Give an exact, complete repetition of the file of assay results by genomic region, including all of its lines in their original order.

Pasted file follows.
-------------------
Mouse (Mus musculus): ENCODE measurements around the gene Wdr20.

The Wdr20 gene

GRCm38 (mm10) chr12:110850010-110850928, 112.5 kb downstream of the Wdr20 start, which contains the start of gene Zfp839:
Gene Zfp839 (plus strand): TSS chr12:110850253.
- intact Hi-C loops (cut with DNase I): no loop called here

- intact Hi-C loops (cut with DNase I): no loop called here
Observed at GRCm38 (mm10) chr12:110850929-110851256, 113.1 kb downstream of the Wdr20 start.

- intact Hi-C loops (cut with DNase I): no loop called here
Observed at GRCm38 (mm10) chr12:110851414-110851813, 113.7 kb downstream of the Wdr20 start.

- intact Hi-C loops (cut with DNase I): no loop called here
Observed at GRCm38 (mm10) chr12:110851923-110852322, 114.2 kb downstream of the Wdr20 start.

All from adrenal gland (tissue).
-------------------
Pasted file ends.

Mouse (Mus musculus): ENCODE measurements around the gene Wdr20.

The Wdr20 gene

GRCm38 (mm10) chr12:110850010-110850928, 112.5 kb downstream of the Wdr20 start, which contains the start of gene Zfp839:
Gene Zfp839 (plus strand): TSS chr12:110850253.
- intact Hi-C loops (cut with DNase I): no loop called here

- intact Hi-C loops (cut with DNase I): no loop called here
Observed at GRCm38 (mm10) chr12:110850929-110851256, 113.1 kb downstream of the Wdr20 start.

- intact Hi-C loops (cut with DNase I): no loop called here
Observed at GRCm38 (mm10) chr12:110851414-110851813, 113.7 kb downstream of the Wdr20 start.

- intact Hi-C loops (cut with DNase I): no loop called here
Observed at GRCm38 (mm10) chr12:110851923-110852322, 114.2 kb downstream of the Wdr20 start.

All from adrenal gland (tissue).